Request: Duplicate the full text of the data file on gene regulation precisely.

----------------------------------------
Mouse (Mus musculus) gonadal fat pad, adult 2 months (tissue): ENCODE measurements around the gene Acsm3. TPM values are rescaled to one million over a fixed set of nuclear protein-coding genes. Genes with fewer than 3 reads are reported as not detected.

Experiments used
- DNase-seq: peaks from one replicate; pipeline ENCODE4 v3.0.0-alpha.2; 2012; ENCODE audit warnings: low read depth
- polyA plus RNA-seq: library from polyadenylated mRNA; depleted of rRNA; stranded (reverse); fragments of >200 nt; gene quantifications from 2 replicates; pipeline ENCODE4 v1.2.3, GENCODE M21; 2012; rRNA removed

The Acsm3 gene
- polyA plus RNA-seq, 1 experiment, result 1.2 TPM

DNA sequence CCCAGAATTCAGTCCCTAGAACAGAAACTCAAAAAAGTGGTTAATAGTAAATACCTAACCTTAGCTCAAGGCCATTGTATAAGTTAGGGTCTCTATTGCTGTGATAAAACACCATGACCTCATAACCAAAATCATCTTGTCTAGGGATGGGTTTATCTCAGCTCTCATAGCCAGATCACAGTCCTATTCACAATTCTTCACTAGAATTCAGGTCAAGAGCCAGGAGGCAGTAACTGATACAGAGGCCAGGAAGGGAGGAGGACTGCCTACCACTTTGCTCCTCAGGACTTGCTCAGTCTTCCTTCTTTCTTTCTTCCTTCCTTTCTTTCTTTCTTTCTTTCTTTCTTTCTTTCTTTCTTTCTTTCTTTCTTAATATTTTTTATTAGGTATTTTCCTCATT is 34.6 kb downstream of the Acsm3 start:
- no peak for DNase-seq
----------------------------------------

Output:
Mouse (Mus musculus) gonadal fat pad, adult 2 months (tissue): ENCODE measurements around the gene Acsm3. TPM values are rescaled to one million over a fixed set of nuclear protein-coding genes. Genes with fewer than 3 reads are reported as not detected.

Experiments used
- DNase-seq: peaks from one replicate; pipeline ENCODE4 v3.0.0-alpha.2; 2012; ENCODE audit warnings: low read depth
- polyA plus RNA-seq: library from polyadenylated mRNA; depleted of rRNA; stranded (reverse); fragments of >200 nt; gene quantifications from 2 replicates; pipeline ENCODE4 v1.2.3, GENCODE M21; 2012; rRNA removed

The Acsm3 gene
- polyA plus RNA-seq, 1 experiment, result 1.2 TPM

DNA sequence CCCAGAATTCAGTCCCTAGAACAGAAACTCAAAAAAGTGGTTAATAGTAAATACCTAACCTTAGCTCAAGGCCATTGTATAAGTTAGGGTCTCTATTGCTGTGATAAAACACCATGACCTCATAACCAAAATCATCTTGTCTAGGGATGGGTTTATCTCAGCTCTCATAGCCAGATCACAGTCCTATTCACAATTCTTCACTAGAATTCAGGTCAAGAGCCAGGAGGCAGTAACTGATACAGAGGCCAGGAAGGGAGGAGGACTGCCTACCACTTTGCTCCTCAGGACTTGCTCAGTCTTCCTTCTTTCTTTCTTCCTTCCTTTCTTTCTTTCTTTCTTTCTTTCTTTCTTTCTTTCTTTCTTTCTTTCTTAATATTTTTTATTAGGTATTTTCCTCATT is 34.6 kb downstream of the Acsm3 start:
- no peak for DNase-seq